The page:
Women of Holy Week: At the Cross & Tomb
The women of Holy Week frame the Passion of Jesus in the Gospel of Mark. Mark’s Passion Narrative began in chapter 14 with the female prophet who anointed Jesus as king and prepared him for his burial. Mark’s Passion ends with Mary Magdalene, Mary the mother of James and Joses, Salome, and “many other women who had come up with him to Jerusalem” bearing witness at the cross, and the two Marys holding vigil in front of the tomb. The stories of women embrace Jesus’ betrayal, arrest, denial, trial, and crucifixion. They followed “him and ministered to him when he was in Galilee,” and they followed him to Jerusalem (Mark 15:41).
Women were watching from a distance. Among them were Mary Magdalene, Mary the mother of James the younger and of Joses, and Salome. They had followed him and ministered to him when he was in Galilee. Many other women who had come up with him to Jerusalem were also there. That evening, because it was the Preparation Day (that is, the day before the Sabbath), Joseph of Arimathea came. He was a prominent council member who was also looking forward to the reign of Godde. He dared to go to Pilate and asked for Jesus’ body. Pilate was amazed that he might already be dead. He called the centurion and asked him whether Jesus had been dead long. When he confirmed it with the centurion, he gave the body to Joseph. He bought a linen cloth, took down the body, wrapped it in the linen cloth, and laid it in a tomb that had been cut from rock. He rolled a stone to the door of the tomb. Mary Magdalene and Joses’ mother Mary saw where he was laid (Mark 15:40-47, New Testament: Divine Feminine Version [DFV]).
At the Cross
In Mark those who follow Jesus are disciples. Minister comes from the Greek word group from diakonos, which means to serve. Diakonos is the word we get our word deacon from. Originally meaning “table service,” in the New Testament it became a specialized term for ministers of the Word and Eucharist. Mark uses minister when the angels ministered to Jesus after his temptation and when Peter’s mother-in-law ministered to Jesus after he healed her. Jesus used minister when he said “the Son of Woman came not to be served but to serve, and to give his life to liberate many” in Mark 10:45 (DFV).
The only time serve or minister is used for a man in The Gospel of Mark it describes Jesus. The other times the words are used they refer to angels or women. Elizabeth Struthers Malbon notes “Not only does Jesus take up women’s work, but women take up Jesus’ work. Women, from near the bottom of the hierarchy of power, have served and remained faithful followers to the end–although even they are ‘looking on from afar’….It is striking that Mark chooses to emphasize the presence of women followers in the absence of the male disciples at the crucial moment of Jesus’ death. Those with power can learn from those with less power” (“Gospel of Mark,” Women’s Bible Commentary, 491).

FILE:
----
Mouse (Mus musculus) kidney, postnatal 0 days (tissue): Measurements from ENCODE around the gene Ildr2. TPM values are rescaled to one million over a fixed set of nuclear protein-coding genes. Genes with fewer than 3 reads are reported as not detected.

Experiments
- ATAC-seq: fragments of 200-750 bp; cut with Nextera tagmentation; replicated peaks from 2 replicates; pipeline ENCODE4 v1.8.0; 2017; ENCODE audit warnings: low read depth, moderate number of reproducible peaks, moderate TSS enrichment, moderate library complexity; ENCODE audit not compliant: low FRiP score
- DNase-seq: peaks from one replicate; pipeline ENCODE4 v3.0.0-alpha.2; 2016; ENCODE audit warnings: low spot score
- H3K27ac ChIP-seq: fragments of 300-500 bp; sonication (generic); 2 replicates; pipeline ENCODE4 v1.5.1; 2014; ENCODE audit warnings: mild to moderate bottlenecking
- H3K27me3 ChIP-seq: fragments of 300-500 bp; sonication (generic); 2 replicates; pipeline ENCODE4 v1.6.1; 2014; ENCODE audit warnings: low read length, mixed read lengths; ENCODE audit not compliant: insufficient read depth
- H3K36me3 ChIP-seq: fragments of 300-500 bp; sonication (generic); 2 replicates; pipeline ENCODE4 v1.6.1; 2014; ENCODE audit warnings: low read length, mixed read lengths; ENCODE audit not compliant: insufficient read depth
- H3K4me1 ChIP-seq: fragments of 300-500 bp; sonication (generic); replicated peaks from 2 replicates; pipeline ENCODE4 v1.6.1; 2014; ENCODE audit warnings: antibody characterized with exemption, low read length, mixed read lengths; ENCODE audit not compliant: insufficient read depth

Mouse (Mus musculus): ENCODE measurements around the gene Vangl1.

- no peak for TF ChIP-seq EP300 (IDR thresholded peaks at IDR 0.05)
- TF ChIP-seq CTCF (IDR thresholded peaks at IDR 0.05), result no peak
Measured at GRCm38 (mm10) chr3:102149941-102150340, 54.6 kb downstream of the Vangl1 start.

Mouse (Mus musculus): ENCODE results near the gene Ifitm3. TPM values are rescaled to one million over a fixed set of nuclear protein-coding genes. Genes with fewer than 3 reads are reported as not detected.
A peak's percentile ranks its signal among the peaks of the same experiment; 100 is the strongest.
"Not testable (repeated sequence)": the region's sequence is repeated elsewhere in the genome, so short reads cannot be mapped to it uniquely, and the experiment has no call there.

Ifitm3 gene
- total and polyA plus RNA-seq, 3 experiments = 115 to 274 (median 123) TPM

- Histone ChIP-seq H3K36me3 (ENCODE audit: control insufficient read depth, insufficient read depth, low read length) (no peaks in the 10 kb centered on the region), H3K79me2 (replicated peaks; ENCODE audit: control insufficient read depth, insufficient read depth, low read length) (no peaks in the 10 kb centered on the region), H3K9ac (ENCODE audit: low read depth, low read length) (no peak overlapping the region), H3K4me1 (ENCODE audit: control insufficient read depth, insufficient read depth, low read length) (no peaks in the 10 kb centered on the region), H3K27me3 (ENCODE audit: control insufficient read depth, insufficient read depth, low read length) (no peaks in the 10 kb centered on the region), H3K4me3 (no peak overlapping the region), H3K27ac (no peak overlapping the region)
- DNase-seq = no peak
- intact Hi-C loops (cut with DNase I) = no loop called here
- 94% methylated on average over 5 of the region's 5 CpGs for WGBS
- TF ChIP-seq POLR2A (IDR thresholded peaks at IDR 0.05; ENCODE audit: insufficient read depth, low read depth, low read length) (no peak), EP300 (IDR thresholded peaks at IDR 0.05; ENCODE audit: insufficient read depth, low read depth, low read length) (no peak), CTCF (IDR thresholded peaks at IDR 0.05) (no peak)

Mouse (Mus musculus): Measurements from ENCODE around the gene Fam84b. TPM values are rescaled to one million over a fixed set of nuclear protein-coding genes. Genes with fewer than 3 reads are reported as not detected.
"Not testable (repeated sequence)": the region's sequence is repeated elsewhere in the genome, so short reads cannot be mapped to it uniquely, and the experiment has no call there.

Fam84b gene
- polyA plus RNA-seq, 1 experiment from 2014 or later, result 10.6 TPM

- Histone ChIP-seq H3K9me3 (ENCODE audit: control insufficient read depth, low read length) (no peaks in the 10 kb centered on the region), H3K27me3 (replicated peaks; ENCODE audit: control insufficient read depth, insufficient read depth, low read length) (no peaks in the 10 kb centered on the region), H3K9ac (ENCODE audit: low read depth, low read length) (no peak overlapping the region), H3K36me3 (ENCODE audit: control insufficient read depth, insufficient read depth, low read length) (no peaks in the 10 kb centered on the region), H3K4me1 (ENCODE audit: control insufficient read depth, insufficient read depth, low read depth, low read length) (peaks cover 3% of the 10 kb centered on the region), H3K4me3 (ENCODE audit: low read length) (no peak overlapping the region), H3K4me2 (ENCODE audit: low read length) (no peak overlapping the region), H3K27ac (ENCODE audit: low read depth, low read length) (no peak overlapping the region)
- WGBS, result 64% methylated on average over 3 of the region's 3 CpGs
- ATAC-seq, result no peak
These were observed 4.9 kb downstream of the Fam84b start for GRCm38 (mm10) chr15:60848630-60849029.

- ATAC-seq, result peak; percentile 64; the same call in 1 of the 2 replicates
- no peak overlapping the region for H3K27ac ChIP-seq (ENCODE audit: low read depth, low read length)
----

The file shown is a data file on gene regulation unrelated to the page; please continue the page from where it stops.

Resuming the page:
At the Tomb
Mary Magdalene, Mary, Salome, and the other women continued to faithfully minister to Jesus until the end. The women of Holy Week did not run away, they did not hide. Even if it was at a distance, they stayed with Jesus. They bore witness to his death, and they made sure he did not die alone. Mary Magdalene and Mary watched Joseph of Arimathea bury Jesus then remained at the tomb holding vigil. On Sunday morning they would be the first ones back at the tomb to finish anointing Jesus’ body for burial. We come full circle: at the beginning of the Passion Narrative the female prophet anointed Jesus to prepare him for the days ahead, and now Mary Magdalene and the other women who followed Jesus from Galilee now come to finish anointing Jesus’ body.
God rewarded them for their tenacity, perseverance, and faithfulness: they are the first to hear of the resurrection and see the risen Jesus. As they bore witness to the death and burial of Jesus, they now bear witness to the resurrection of Christ. The messenger at the tomb commissioned to tell the rest of the disciples that God has raised Jesus from the dead.
It is time for the church to stop overlooking the women of Holy Week, and to tell their stories in the context of Holy Week. These women show what Christ-like service looks like. Unlike the male disciples, they did not let their own ambitions blind them to Jesus’ teaching that he would die. They listened and understood. They ministered to him, and they bore witness. The women of Holy Week did not leave him alone during his darkest hours. The church needs to recognize and praise these women for their great faithfulness instead of pushing them into the shadows and forgetting them.
The is part two of my Holy Week series on The Women of Holy Week. The first post on The Widow and Prophet can be read here.